Study of System Identification method Using Adaptive Filter and Neural Network

Study of System Identification method Using Adaptive Filter and Neural Network

Study of System Identification method

Using Adaptive Filter and Neural Network

A Thesis submitted in partial fulfillment of the requirements for the degree of

Bachelor of Technology in “

Electrical Engineering

By

Nishith Nirvan Tripathy

(109EE0312)

Under supervision of

Prof. Susmita Das

Department of Electrical Engineering

National Institute of Technology

Rourkela-769008 (ODISHA)

May-2013

1

DEPARTMENT OF ELECTRICAL ENGINEERING

NATIONAL INSTITUTE OF TECHNOLOGY, ROURKELA

ODISHA, INDIA-769008

CERTIFICATE

This is to certify that the thesis entitled “Study of System Identification Method using

Adaptive Filter and Neural Network ”, submitted by Nishith Nirvan Tripathy (109EE0312) in partial fulfilment of the requirements for the award of Bachelor of Technology in Electrical

Engineering during session 2012-2013 at National Institute of Technology, Rourkela. A bonafide record of research work carried out by them under my supervision and guidance.

The candidates have fulfilled all the prescribed requirements.

The Thesis which is based on candidates’ own work, have not submitted elsewhere for a degree/diploma.

In my opinion, the thesis is of standard required for the award of a bachelor of technology degree in Electrical Engineering.

Place: Rourkela

Dept. of Electrical Engineering

National Institute of Technology

Rourkela-769008

Prof. Susmita Das

Professor

v

ACKNOWLEDGEMENTS

I have been highly indebted in the preparation of this report to my supervisor, Prof.Susmita Das, whose patience and kindness, as well as her academic experience, has been invaluable to me. I could not have asked for a better role model, inspirational, supportive, and patient guide. I could not be prouder of my academic roots and hope that I can in turn pass on the research values and the dreams that she has given to me.

The informal support and encouragement of many friends has been indispensable, and I would like particularly to acknowledge the contribution of all the students working under Prof.Susmita

Das.

I would not have contemplated this road if not for my parents, who instilled within me a love of creative pursuits, science and language, all of which finds a place in this report.

Nishith Nirvan Tripathy

109EE0312

1

ABSTRACT

System Identification is an important way of investigating the world around with proper understanding.This paper deals with the System Identification of a given Black box in which the inputs and outputs are known.It is a method of deriving a mathematical model of a pre-defined part the world,using observations. We aim at reducing the error of the system which is also the cost function. We deal with various methods of training the system according to the given inputs and outputs. System identification include mathematical tools and algorithms that build dynamic models from measured data. The learning paradigm for a given system allows a system to emulate the functions of the environment it is embedded in.We come across a number of neural networks and how it functions in the process.Simulation results exhibits least mean square algorithm using an adaptive filter system modelled and simulated in the MATLAB/Simulink environment. v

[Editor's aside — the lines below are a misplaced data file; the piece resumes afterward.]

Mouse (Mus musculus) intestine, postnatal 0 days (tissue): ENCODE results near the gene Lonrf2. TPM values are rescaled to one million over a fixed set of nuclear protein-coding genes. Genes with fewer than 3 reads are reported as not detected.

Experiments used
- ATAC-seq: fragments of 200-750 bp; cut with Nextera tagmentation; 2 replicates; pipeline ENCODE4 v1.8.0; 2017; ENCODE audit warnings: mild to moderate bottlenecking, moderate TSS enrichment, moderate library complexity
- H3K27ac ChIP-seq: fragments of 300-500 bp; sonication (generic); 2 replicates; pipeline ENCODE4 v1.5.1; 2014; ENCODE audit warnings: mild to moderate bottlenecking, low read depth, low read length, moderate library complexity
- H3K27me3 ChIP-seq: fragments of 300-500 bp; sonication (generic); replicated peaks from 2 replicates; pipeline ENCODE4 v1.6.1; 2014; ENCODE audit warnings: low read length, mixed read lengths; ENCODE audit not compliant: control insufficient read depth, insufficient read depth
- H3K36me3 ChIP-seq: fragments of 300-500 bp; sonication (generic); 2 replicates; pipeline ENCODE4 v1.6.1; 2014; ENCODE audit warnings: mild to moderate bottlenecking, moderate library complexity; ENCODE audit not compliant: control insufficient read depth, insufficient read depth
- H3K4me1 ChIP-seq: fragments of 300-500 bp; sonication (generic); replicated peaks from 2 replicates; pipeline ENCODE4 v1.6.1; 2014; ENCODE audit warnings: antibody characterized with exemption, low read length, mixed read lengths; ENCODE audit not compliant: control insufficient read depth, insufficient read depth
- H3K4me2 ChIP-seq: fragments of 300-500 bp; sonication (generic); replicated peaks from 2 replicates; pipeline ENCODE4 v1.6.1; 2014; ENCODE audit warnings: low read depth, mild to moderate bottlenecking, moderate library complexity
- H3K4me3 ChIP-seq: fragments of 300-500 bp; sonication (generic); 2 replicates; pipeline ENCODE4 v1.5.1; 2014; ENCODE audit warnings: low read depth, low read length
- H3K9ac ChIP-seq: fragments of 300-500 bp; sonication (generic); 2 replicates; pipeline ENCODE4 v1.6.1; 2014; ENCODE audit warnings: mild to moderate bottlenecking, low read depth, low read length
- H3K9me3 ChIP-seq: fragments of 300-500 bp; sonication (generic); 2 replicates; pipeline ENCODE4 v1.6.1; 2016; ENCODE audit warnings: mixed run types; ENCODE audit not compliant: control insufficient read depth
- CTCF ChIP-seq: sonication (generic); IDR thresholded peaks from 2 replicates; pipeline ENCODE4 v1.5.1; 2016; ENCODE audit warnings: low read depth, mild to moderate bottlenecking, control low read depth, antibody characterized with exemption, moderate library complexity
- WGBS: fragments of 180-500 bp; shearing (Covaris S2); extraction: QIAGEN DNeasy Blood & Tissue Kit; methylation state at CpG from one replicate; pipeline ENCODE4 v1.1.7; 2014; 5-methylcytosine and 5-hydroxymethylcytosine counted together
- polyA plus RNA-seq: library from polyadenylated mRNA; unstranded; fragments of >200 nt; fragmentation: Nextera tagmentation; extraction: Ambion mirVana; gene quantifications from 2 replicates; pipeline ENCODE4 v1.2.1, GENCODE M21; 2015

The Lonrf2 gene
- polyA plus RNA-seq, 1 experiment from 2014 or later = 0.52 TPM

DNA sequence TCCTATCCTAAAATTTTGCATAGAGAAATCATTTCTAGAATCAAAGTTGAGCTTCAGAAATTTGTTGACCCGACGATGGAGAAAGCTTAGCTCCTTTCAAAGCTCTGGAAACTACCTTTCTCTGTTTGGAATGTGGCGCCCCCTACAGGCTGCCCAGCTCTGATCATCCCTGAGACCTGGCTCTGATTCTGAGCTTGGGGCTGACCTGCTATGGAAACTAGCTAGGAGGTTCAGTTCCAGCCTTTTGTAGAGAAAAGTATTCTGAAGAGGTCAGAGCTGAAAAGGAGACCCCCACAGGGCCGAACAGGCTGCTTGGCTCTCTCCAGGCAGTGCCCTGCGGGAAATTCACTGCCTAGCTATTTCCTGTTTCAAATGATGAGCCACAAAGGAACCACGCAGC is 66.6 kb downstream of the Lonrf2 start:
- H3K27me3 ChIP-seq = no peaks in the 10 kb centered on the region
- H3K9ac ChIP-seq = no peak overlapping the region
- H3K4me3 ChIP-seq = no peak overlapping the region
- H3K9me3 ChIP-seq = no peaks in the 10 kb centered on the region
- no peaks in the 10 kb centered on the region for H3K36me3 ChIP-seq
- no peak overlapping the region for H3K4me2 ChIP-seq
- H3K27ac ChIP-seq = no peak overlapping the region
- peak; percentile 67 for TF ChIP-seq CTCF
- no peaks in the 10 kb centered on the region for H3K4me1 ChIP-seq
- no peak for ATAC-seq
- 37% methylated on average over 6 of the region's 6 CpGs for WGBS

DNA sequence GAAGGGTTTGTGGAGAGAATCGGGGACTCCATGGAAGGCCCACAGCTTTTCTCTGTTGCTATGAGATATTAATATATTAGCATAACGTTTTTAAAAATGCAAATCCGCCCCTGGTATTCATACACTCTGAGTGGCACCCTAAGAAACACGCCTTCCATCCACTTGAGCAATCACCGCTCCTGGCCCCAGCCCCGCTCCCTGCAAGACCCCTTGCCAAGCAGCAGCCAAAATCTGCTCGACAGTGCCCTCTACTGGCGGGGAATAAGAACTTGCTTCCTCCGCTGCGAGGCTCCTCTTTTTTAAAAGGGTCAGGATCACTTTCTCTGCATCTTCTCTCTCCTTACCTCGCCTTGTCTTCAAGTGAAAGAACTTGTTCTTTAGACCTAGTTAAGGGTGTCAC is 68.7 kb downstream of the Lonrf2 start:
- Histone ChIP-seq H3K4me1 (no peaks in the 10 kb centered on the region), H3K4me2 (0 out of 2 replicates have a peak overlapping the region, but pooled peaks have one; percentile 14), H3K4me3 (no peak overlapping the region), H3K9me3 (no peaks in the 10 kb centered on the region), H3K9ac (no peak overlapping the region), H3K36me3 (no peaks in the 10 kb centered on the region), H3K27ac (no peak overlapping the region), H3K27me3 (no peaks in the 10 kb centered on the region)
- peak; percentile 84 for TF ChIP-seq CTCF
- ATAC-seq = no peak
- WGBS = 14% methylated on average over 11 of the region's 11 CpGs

Abstract

Contents

List of Figures

List of Plots

CONTENTS

CHAPTER 1

1.Introduction to System Identification

INTRODUCTION

1.1 Background and Literature Review

2

3

CHAPTER 2

NEED OF SYSTEM IDENTIFICATION AND ITS METHODOLOGY

2.Need of System Identification

2.1.The Model

2.2.Adaptive Filter Methodology

2.2.1.Adaptive Algorithm

2.3.2.Prediction

2.3.System Identification using Adaptive Filter Methodology

2.3.1.Noise Cancellation

10

13

14

15

7

7

8 i ii iv v v

Results and Discussions

CHAPTER 3

NEURAL NETWORK AND LEARNING PARADIGM

3.1.Artificial Neural Network

3.2.Neuron Structure

3.3.Learning Paradigm

3.3.1.Supervised Learning

3.3.2.Unsupervised Learning

3.3.3.Reinforcement Learning

CHAPTER 4

RESULTS AND DISCUSSIONS

CHAPTER 5

CONCLUSIONS

Conclusions

References

17

18

20

21

21

22

24

33

34

v

LIST OF FIGURES

Fig.no. Name of Fig.

1 Block Diagram Defining General Adaptive Filter

Algorithm Inputs and Outputs

2

3

4

5

6

7

Negative Feedback Diagram

Neuron Structure

Different Activation Functions

Using an activation functionto identify an unknown system

Determining an inverse response to an unknown system

Artificial Neural Network

Page no.

8

11

13

14

18

19

20 v

LIST OF PLOTS

10

11

8

9

6

7

2

Plot no.

1

Name of the plot

the plot of the true and estimated

output vs samples (no.of iterations) the error curve for the given no of iterations

3 comparision between actual weights and

estimated weights

RLS Algorithm

4

5

Error signal response at different iterations

Difference between the actual system and identified System

System Identified along with time gradually

Amplitudes of different signals along with time

LMS Algorithm

Error signal response at different iterations

Difference between the actual system and identified System

System Identified along with time gradually

Amplitudes of different signals along with time v

31

31

32

32

28

29

29

30

30

Page no.

26

27

1

Chapter

1

INTRODUCTION